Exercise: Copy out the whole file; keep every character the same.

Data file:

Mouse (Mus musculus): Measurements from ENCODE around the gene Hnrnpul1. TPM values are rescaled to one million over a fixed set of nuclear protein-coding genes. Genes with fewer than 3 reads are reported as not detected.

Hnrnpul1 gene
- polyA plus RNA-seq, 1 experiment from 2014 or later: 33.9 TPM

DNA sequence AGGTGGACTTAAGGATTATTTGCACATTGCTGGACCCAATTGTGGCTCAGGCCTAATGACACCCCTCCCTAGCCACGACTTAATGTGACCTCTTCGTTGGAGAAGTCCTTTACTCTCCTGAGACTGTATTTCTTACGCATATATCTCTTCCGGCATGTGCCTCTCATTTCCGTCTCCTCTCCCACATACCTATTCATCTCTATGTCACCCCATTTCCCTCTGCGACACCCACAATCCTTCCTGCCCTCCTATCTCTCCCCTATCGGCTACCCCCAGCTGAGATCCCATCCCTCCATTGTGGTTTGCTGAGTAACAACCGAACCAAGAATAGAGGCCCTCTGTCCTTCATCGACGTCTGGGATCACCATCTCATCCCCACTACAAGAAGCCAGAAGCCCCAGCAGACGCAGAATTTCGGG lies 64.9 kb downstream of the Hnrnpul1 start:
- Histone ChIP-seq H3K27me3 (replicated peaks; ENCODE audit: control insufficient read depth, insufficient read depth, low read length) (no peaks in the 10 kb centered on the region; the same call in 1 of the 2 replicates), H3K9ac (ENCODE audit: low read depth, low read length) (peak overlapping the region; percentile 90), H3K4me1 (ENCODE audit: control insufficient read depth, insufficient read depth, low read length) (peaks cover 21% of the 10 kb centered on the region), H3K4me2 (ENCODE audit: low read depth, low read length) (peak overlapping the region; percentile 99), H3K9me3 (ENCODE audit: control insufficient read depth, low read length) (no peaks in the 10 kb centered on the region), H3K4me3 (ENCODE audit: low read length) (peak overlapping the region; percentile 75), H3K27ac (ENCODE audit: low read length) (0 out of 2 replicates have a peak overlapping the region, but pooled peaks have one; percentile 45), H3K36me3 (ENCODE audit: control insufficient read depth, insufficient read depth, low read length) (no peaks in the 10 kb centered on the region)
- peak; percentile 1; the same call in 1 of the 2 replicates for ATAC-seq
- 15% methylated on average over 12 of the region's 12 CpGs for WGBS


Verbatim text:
Mouse (Mus musculus): Measurements from ENCODE around the gene Hnrnpul1. TPM values are rescaled to one million over a fixed set of nuclear protein-coding genes. Genes with fewer than 3 reads are reported as not detected.

Hnrnpul1 gene
- polyA plus RNA-seq, 1 experiment from 2014 or later: 33.9 TPM

DNA sequence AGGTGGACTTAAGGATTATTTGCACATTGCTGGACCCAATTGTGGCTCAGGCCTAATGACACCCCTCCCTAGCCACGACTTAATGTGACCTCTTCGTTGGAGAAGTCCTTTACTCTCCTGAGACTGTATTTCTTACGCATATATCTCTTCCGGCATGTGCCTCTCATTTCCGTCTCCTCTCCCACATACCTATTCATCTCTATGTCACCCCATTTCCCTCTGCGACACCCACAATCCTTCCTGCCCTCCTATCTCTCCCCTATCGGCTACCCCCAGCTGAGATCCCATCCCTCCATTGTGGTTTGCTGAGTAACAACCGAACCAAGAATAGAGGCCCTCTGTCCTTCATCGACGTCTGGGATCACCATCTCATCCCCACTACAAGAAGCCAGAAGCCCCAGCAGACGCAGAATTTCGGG lies 64.9 kb downstream of the Hnrnpul1 start:
- Histone ChIP-seq H3K27me3 (replicated peaks; ENCODE audit: control insufficient read depth, insufficient read depth, low read length) (no peaks in the 10 kb centered on the region; the same call in 1 of the 2 replicates), H3K9ac (ENCODE audit: low read depth, low read length) (peak overlapping the region; percentile 90), H3K4me1 (ENCODE audit: control insufficient read depth, insufficient read depth, low read length) (peaks cover 21% of the 10 kb centered on the region), H3K4me2 (ENCODE audit: low read depth, low read length) (peak overlapping the region; percentile 99), H3K9me3 (ENCODE audit: control insufficient read depth, low read length) (no peaks in the 10 kb centered on the region), H3K4me3 (ENCODE audit: low read length) (peak overlapping the region; percentile 75), H3K27ac (ENCODE audit: low read length) (0 out of 2 replicates have a peak overlapping the region, but pooled peaks have one; percentile 45), H3K36me3 (ENCODE audit: control insufficient read depth, insufficient read depth, low read length) (no peaks in the 10 kb centered on the region)
- peak; percentile 1; the same call in 1 of the 2 replicates for ATAC-seq
- 15% methylated on average over 12 of the region's 12 CpGs for WGBS